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Quadriplegic Moves Hands Again After 6 Years Of Being Paralyzed: Find Out How!

Update Date: Apr 14, 2016 04:45 AM EDT

A man who was paralyzed and was not able to use his hands for six years is now able to play video games and do simple things like picking up a bottle. He has planted a small computer chip in his brain that allows his mind to control his hands.

Ian Burkhart, 24, a quadriplegic was planted with a small computer chip in his brain. It bypasses his damaged spinal cord to relay 130 electrodes on his forearms that create muscle movements in his hands and fingers, Fox News reported.

Burkhart demonstrated the technology for the first time in 2014 when he can only open and close his hands. However, the scientists said that he can now do multiple tasks with the more sophisticated finger and hand movements.

The technology can only be used in the laboratory at the moment. The scientists are working to its perfection and planning to use a wireless system that does not need a cable to relay the signals from the brain to the forearm.

"This study marks the first time that a person living with paralysis has regained movement by using signals recorded from within the brain," said bioelectronic medicine researcher Chad Bouton of the New York-based Feinstein Institute for Medical Research, who worked on the study at the Battelle Memorial Institute in Ohio.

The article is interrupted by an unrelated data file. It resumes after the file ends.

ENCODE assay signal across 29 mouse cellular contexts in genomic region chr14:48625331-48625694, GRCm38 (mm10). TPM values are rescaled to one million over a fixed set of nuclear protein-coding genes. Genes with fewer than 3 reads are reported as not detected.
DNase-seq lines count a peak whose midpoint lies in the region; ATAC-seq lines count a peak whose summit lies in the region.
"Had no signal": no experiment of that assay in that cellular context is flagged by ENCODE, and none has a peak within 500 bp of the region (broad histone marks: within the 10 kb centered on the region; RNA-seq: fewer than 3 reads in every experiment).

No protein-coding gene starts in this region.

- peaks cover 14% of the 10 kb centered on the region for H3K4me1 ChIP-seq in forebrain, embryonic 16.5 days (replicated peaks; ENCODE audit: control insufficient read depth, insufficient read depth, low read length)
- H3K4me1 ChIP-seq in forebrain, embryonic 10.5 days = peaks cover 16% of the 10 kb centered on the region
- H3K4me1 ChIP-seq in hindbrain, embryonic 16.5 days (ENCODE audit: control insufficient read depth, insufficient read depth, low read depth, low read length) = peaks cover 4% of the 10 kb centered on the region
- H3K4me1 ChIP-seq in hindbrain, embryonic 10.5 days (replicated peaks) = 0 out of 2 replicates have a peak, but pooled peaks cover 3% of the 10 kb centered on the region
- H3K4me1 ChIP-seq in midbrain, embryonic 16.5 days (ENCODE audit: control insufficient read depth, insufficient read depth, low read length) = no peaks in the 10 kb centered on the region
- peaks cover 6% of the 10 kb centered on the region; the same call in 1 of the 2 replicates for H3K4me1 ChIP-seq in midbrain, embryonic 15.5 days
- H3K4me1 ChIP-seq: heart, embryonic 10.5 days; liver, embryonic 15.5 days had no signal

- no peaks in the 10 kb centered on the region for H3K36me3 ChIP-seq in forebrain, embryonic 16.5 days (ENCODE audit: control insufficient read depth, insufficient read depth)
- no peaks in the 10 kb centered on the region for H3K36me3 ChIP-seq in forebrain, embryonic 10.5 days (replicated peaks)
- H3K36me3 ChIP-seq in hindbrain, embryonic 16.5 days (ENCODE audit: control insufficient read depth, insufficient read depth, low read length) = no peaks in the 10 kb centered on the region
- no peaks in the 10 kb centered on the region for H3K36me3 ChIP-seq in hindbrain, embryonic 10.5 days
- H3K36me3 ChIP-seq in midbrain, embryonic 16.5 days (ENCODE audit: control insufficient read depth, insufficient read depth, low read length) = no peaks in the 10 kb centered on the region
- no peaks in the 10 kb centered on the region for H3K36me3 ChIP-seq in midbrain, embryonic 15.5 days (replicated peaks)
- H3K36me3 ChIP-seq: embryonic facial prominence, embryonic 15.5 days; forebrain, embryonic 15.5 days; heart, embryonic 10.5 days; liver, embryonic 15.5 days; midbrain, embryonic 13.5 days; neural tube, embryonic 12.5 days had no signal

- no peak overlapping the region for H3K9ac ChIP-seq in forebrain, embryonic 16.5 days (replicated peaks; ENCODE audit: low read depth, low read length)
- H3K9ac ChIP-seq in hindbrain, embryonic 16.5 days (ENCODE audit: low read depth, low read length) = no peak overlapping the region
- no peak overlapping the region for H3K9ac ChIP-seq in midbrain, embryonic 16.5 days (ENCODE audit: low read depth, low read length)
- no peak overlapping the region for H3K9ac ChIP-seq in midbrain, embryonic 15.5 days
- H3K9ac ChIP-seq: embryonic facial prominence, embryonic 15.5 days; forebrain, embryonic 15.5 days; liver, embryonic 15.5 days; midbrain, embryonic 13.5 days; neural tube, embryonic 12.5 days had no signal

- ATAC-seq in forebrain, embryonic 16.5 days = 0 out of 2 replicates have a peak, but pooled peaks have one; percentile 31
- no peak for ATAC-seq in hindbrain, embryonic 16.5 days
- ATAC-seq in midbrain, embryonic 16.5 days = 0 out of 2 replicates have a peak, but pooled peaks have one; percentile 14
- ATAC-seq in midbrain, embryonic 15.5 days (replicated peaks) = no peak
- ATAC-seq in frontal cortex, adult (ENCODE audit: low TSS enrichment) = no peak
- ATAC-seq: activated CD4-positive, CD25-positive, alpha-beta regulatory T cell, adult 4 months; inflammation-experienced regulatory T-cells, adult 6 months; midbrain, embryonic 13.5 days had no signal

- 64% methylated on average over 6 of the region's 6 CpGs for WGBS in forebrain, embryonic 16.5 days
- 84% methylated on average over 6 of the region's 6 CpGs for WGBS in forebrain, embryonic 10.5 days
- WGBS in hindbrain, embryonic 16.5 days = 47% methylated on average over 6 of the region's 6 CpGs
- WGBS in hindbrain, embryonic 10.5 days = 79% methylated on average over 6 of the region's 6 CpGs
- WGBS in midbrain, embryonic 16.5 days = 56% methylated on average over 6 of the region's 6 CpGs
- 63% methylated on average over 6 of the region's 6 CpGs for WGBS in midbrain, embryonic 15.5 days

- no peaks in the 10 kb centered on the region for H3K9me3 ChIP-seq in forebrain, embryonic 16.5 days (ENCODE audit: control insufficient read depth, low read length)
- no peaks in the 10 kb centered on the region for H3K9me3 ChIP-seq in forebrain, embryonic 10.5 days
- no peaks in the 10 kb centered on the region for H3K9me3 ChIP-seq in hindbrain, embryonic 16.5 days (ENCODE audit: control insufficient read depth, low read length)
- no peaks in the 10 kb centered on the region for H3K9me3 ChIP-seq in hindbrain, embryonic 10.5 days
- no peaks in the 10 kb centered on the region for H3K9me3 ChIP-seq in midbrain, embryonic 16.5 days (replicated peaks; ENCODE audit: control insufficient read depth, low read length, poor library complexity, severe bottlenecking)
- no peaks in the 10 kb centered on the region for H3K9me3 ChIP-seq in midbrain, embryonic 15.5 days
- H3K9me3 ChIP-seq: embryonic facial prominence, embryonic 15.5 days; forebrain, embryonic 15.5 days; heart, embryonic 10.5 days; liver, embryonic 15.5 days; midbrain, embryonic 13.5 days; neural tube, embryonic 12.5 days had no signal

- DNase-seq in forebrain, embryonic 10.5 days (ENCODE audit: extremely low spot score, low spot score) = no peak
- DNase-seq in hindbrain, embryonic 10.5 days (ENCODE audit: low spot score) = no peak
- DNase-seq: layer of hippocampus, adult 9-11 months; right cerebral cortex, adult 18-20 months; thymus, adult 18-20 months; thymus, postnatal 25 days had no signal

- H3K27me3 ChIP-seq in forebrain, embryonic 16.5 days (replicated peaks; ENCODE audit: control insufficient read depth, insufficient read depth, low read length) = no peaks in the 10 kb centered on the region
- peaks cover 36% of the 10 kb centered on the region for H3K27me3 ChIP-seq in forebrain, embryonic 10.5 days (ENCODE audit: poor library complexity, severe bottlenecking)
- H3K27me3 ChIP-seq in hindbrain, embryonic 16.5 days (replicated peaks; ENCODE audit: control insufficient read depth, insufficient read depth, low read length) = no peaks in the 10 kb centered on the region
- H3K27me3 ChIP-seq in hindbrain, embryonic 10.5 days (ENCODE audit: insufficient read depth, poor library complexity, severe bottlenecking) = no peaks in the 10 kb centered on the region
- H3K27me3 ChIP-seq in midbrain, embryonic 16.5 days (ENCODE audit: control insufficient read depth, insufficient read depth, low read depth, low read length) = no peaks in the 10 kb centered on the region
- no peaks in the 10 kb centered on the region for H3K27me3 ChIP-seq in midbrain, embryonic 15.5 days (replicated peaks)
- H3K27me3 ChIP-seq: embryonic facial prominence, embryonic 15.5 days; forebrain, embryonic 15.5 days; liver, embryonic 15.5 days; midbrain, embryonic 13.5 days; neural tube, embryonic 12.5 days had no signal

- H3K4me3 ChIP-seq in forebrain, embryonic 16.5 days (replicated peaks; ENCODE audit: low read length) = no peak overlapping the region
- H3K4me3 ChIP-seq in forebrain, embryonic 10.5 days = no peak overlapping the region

According to Burkhart, the technology allows him to function like "a normal member of society." The technology also has the potential to help people who suffered a stroke or traumatic brain injuries, added Bouton.

According to The Guardian, Burkhart had an accident in a beach that broke his neck at the C5 level. He was able to move his arms but not his hand and legs. He received a therapy from a group of doctors at the Ohio State University.  He was hoping that advances in medical technology would help him improve his quality of life and said that he was interested in research and willing to be a part of new technology trials.

The Ohio researchers worked on a neural bypass created by Batelle, a charity. They offered Burkhart the chance to have the implant planted.

"That was the million dollar question: do you want to have brain surgery or something that may not benefit you. There are a lot of risks," said Burkhart. "It was certainly something I had to consider for quite some time. But after a meeting with all the team and everyone involved, I knew I was in good hands."

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